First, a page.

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Slime vs normal tube

I just changed to slime on the rear wheel, and I *think* there's a lot more drag (I mean I'm doing more work than I used to) - but I'm not sure if that's just psychological!

Would I really be able to feel a difference?

I also changed to Smart Sam tyres a few weeks ago, so I guess that's adding to the weight.

My question is just: is my mind playing tricks, or should I just shut up and learn to love the slime?


  • singletonsingleton Posts: 2,395
    Slime tubes will add more drag, but I'm not sure whether or not you will be able to feel the difference.

    Have you adjusted anything else? Lowered tyre pressures?
  • Nope, still at 45psi
  • singletonsingleton Posts: 2,395
    What size tyres are those? Since this is posted in the MTB forum, that sounds very high to me.
    I run my road tyres about 70-90 PSI but my off-road ones about 20-25
  • steve_sordysteve_sordy Posts: 2,420
    edited February 2021
    Slime tubes are heavier, much heavier. And you can tell when riding! :(

    It's a long time since I even used tubes, let alone weighed them, which is why these figures are for 26" tubes.

    Plain, presta valved inner tubes 26” (1.75 – 2.125) weigh 192g .
    Similar 26” (1.9 - 2.125) weigh 160g

    Ie inner tubes can vary in weight quite a bit.

    The Slime, inner tubes that I bought weighed 315g each, ie 123g - 155g extra weight per plain tube.

    Scale that up for a 29er and you get 137g - 173g extra weight.

    Don't forget that weight is in the tyre, right where you can feel it the most. Weight at the wheel not only has to be accelerated horizontally, but rotationally as well. That extra resistance you feel is you having to provide extra power to overcome the extra rolling moment of inertia of a heavier wheel. It's a lonnnng time since I did that sort of maths, but I'm fairly sure that the effect goes up with the square of the diameter.

    You will feel it every time you try to accelerate or slow down, and when you are trying to change direction, especially when doing quick left - right - lefts.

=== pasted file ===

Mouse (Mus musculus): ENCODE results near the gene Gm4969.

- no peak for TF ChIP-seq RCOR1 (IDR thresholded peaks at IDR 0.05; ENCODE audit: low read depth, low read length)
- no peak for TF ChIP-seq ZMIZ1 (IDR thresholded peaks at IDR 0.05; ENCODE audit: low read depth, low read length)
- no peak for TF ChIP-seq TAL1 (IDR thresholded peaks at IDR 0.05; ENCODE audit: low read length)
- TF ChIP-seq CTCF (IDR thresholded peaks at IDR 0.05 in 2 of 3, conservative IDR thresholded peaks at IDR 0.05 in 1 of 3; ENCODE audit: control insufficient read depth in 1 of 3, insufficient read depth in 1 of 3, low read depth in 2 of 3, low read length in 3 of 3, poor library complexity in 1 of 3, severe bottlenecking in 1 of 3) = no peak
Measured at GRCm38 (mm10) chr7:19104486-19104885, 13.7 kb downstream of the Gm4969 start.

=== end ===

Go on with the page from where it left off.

If you were to go tubeless, you would replace that Slime tube with maybe 80-100gms of sealant, depending upon tyre size. :)
  • steve_sordysteve_sordy Posts: 2,420
    I agree with @singleton 45 psi seems very high. In full kit I weigh 92kg. On 27.5 x 2.2 tyres I had 22 in the front and 24 in the rear, tubeless.
  • Thanks all, this is really useful info.

    I ride an MTB but mainly on road (I know, I know!) so I keep the pressure at the high end. I'm using Smart Sams which I think are rated at around 30-54psi.

    They're 27.5 wheels.
  • The reason I'm using Slime (and Smart Sams) is out of desperation. I got 8 punctures in a month - changed to Smart Sam with normal tubes. Got another puncture a few weeks later and thought, right, going over to Slime now.

    But yeah I think I feel a weight diff (and i only have Slime on the back wheel). I'm not sure whether to stick with it or go back to normal tubes.
  • singletonsingleton Posts: 2,395
    Somethings wrong.
    I've ridden over 5,000 km in the past 12 months on the road, in all weathers and all conditions, with road tyres, with non-slime tubes and I've not had a puncture. Now maybe I've got a bit lucky, but you shouldn't be getting that many.

    But if you want fast tyres for riding a 27.5" wheel on the road only then you may want to consider some slicks. There's a lot of 27.5" / 650b slicks coming out now as the number of gravel bikes and adventure bikes are increasing.
  • @singleton what do you think is going wrong?
  • 8 punctures in a month either suggests that you ride over glass all the time or each time you get a puncture you're not checking to find out what caused it and left the culprit in the tyre ready to cause another puncture.

    No way should they be happening that frequently.
  • @joe_totale-2 not checking the inside of the tyre was definitely responsible for at least 3 or 4 of those punctures!

    But the rest of them, I'm not sure about. I even went to extreme lengths of changing both the tyres and tubes at the same time to make sure everything was fresh and undamaged (and I checked the wheel rim too). Which is why the next puncture (about 3 weeks in to the new set) was so disappointing.

    The latest puncture was a pointy stone that went straight through the rear tyre.

    I think I'm quite careful about not riding over dirt on the side of the road/avoiding glass. But i don't know.
  • singletonsingleton Posts: 2,395
    Some years ago I have several punctures in quick succession, and every time I checked the inside of the tyre. First time was a bit of a quick check, but I then started checking more carefully. I eventually found a small piece of flint deeply embedded in the tyre.

    Maybe it's the above, maybe rim tape has moved and a spoke or sharp end is poking through.

    I won't ask if your tyre pressures are too low as we've already established that they are in fact quite high.

    You know the reason for latest puncture - a pointy stone - but it's important to try to find the reason for every puncture. Like my experience with the flint, if you can't find the reason, then you can't be sure it won't just happen again.
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